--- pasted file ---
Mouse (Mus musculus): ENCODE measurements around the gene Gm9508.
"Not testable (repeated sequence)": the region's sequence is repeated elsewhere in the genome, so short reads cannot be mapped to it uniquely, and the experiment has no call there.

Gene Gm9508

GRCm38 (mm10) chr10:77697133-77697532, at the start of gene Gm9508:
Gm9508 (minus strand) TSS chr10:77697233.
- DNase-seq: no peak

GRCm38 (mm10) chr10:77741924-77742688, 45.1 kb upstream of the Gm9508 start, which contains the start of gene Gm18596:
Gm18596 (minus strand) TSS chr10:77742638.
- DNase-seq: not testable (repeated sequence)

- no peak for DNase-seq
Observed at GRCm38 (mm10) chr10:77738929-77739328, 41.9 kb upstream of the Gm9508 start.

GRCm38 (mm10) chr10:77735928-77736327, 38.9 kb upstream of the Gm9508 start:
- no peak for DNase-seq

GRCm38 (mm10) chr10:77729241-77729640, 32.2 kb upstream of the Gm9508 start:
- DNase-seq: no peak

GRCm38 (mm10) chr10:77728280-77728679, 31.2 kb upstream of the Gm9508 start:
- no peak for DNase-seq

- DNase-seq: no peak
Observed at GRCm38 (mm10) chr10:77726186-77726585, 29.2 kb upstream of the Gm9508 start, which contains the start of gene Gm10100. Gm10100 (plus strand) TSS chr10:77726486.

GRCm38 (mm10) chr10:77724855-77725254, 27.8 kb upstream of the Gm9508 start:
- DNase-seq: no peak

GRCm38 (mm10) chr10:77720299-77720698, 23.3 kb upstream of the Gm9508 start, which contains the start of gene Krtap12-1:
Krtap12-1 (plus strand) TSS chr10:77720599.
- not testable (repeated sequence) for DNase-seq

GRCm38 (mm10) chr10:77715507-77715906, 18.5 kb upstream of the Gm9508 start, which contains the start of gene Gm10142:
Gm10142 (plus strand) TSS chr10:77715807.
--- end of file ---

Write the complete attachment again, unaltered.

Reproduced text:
Mouse (Mus musculus): ENCODE measurements around the gene Gm9508.
"Not testable (repeated sequence)": the region's sequence is repeated elsewhere in the genome, so short reads cannot be mapped to it uniquely, and the experiment has no call there.

Gene Gm9508

GRCm38 (mm10) chr10:77697133-77697532, at the start of gene Gm9508:
Gm9508 (minus strand) TSS chr10:77697233.
- DNase-seq: no peak

GRCm38 (mm10) chr10:77741924-77742688, 45.1 kb upstream of the Gm9508 start, which contains the start of gene Gm18596:
Gm18596 (minus strand) TSS chr10:77742638.
- DNase-seq: not testable (repeated sequence)

- no peak for DNase-seq
Observed at GRCm38 (mm10) chr10:77738929-77739328, 41.9 kb upstream of the Gm9508 start.

GRCm38 (mm10) chr10:77735928-77736327, 38.9 kb upstream of the Gm9508 start:
- no peak for DNase-seq

GRCm38 (mm10) chr10:77729241-77729640, 32.2 kb upstream of the Gm9508 start:
- DNase-seq: no peak

GRCm38 (mm10) chr10:77728280-77728679, 31.2 kb upstream of the Gm9508 start:
- no peak for DNase-seq

- DNase-seq: no peak
Observed at GRCm38 (mm10) chr10:77726186-77726585, 29.2 kb upstream of the Gm9508 start, which contains the start of gene Gm10100. Gm10100 (plus strand) TSS chr10:77726486.

GRCm38 (mm10) chr10:77724855-77725254, 27.8 kb upstream of the Gm9508 start:
- DNase-seq: no peak

GRCm38 (mm10) chr10:77720299-77720698, 23.3 kb upstream of the Gm9508 start, which contains the start of gene Krtap12-1:
Krtap12-1 (plus strand) TSS chr10:77720599.
- not testable (repeated sequence) for DNase-seq

GRCm38 (mm10) chr10:77715507-77715906, 18.5 kb upstream of the Gm9508 start, which contains the start of gene Gm10142:
Gm10142 (plus strand) TSS chr10:77715807.